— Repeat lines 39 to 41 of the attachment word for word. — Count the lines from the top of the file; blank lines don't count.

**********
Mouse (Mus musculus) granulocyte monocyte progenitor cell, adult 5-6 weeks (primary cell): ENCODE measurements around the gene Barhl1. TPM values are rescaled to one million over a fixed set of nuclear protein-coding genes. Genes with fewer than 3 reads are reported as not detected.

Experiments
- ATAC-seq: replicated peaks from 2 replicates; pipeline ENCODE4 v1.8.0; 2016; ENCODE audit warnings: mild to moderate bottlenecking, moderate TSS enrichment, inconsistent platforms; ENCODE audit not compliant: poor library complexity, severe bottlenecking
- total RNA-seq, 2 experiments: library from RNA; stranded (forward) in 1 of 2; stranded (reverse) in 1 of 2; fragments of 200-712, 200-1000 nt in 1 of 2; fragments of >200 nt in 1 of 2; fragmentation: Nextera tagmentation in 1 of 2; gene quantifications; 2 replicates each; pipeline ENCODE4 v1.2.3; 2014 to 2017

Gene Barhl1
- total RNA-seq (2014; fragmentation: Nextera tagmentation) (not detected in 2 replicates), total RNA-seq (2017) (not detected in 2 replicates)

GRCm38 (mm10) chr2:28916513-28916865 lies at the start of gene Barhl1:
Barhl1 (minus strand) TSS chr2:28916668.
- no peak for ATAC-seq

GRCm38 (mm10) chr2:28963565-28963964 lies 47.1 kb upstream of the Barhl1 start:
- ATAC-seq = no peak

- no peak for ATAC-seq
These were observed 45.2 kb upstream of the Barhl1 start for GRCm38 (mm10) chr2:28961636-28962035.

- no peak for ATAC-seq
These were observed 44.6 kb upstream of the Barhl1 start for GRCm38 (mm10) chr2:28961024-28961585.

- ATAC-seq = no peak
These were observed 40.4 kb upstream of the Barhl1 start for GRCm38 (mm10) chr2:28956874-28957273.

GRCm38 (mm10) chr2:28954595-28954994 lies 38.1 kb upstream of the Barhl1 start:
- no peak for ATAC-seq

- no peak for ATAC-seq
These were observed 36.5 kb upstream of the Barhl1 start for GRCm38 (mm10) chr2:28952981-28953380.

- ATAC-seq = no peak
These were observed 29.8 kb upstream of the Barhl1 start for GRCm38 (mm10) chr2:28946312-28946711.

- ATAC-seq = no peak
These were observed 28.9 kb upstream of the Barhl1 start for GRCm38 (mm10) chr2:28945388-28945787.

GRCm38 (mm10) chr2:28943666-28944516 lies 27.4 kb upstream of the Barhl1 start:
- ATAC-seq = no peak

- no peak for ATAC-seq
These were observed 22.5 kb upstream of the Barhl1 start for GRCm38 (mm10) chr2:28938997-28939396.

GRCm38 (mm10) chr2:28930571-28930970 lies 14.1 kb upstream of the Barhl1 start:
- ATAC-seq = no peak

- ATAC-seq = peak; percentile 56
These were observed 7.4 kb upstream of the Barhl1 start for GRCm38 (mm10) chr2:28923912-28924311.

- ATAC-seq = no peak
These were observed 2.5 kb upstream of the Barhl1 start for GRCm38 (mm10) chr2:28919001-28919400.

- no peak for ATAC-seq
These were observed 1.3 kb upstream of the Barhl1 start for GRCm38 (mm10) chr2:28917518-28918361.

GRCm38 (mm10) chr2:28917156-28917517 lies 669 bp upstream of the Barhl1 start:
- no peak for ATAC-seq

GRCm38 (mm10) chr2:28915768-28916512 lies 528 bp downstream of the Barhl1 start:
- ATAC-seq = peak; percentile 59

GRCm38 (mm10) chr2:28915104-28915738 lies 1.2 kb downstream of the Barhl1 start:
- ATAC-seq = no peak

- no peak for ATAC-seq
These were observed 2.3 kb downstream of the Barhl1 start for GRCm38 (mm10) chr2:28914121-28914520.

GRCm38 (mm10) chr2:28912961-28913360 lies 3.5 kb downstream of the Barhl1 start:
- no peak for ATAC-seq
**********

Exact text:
- no peak for ATAC-seq

GRCm38 (mm10) chr2:28915768-28916512 lies 528 bp downstream of the Barhl1 start:
- ATAC-seq = peak; percentile 59